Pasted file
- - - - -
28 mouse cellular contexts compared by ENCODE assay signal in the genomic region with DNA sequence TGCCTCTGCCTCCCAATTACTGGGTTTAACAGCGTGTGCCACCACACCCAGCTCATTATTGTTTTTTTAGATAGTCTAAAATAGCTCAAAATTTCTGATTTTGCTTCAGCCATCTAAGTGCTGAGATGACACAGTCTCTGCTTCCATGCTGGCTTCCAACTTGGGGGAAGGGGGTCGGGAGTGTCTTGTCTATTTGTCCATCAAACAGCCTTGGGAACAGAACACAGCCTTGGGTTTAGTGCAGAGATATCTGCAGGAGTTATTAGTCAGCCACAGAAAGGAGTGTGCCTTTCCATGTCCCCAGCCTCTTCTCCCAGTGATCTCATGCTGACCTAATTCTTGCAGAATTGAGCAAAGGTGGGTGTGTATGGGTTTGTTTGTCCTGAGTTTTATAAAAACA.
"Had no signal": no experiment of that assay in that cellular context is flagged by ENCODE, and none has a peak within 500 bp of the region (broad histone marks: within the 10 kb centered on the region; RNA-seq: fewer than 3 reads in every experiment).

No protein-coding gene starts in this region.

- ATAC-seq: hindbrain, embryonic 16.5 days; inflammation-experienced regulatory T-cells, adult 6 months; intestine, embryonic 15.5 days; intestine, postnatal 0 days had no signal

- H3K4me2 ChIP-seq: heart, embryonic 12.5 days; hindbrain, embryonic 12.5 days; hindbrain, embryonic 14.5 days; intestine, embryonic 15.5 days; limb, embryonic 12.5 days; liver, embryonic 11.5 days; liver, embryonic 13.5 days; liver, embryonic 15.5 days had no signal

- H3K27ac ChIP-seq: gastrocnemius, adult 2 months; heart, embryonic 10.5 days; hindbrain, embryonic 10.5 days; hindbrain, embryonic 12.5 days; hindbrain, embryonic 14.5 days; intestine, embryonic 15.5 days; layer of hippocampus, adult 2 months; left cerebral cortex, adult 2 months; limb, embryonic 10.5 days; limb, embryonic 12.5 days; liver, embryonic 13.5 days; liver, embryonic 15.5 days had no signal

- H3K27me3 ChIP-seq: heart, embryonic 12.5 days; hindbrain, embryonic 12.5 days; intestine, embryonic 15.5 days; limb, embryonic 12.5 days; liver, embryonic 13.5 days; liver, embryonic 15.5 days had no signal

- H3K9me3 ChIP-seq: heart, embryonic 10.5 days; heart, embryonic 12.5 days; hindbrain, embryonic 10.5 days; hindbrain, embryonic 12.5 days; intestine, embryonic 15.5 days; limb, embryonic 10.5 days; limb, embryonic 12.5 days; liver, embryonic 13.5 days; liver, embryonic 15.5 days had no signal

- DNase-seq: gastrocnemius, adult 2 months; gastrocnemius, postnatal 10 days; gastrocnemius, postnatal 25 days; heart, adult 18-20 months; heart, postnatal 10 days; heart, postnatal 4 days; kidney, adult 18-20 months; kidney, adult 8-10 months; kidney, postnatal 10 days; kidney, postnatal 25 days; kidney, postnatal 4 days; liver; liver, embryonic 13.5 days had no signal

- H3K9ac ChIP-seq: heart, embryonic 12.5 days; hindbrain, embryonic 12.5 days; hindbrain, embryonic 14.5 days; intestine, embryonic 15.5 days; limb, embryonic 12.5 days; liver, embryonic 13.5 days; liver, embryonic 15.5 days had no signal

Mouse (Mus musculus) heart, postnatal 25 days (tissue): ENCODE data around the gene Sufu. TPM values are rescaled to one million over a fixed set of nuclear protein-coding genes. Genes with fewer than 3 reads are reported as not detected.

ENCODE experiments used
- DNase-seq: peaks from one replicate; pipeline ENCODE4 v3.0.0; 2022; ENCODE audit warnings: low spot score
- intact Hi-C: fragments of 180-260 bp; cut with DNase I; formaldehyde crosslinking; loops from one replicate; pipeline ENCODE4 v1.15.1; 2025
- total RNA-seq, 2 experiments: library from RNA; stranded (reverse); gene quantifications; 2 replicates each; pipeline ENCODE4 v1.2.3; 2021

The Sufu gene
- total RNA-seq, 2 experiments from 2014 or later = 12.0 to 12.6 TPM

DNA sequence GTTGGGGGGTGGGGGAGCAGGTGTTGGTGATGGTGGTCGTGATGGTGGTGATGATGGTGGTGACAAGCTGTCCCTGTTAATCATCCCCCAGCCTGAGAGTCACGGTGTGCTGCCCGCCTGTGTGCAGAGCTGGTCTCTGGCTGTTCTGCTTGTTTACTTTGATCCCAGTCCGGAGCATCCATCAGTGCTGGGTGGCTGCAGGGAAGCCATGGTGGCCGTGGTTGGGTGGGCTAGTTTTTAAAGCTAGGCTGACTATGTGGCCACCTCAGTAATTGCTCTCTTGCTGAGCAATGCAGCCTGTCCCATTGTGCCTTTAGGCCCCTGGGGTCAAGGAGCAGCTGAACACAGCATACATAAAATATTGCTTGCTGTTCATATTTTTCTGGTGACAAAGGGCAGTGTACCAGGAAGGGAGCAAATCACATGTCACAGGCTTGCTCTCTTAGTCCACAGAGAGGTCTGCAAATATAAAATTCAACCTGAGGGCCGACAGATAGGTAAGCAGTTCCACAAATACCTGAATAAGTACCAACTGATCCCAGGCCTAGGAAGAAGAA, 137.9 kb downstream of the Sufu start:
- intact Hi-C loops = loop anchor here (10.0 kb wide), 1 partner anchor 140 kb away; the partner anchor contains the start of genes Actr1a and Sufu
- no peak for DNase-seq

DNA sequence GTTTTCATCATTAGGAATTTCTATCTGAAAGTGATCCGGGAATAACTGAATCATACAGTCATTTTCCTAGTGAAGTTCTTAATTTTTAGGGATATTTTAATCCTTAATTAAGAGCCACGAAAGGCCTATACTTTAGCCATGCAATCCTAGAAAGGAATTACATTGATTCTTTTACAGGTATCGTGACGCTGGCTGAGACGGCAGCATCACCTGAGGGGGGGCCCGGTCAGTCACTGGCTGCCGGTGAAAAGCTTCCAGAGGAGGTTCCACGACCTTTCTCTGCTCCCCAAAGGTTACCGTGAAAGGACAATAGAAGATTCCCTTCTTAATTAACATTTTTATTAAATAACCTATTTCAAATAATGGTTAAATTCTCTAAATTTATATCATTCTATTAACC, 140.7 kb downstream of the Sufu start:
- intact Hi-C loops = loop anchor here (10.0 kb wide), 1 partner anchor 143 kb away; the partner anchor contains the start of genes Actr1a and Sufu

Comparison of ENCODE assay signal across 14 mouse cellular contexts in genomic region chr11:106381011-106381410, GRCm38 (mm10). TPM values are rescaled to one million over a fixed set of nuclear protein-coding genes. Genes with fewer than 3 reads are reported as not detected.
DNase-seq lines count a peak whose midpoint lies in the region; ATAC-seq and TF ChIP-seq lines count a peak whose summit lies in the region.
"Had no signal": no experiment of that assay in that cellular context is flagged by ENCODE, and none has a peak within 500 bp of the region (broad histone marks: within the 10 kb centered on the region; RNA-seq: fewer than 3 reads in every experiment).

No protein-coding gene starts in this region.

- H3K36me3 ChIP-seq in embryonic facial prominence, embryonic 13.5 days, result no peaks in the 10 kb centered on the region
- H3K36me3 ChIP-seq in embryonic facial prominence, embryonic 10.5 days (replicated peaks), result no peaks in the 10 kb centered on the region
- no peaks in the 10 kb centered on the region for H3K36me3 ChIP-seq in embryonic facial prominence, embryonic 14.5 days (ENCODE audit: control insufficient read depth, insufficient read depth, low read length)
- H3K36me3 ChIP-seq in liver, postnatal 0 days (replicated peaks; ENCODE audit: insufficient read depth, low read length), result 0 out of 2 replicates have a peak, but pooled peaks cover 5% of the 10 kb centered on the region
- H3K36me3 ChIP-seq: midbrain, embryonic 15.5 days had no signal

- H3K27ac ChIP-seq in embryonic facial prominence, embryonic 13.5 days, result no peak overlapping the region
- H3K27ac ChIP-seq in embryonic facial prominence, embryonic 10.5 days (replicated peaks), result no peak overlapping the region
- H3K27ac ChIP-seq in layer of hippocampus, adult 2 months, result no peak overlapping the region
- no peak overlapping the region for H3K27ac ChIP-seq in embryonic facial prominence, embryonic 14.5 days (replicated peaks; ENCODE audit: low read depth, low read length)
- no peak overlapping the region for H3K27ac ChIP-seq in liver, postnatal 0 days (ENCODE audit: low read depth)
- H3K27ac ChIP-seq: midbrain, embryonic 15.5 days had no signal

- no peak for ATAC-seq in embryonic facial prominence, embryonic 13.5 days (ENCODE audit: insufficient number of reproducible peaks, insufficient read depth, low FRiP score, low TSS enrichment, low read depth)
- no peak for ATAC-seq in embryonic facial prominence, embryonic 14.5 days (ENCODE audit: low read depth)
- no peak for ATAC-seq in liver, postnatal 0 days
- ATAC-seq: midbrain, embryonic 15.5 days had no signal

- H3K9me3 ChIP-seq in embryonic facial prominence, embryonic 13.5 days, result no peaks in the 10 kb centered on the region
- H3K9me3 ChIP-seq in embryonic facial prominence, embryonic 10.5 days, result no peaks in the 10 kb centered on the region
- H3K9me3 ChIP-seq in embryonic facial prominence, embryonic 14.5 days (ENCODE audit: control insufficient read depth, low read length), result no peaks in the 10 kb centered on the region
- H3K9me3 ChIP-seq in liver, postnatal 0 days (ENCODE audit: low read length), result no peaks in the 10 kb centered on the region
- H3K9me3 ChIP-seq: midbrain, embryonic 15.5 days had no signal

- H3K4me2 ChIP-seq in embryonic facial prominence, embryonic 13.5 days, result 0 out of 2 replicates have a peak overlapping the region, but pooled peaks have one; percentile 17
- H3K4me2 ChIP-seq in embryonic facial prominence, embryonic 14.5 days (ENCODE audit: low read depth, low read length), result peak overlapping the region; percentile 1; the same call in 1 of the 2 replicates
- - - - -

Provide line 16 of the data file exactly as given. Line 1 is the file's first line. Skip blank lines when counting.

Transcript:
The Sufu gene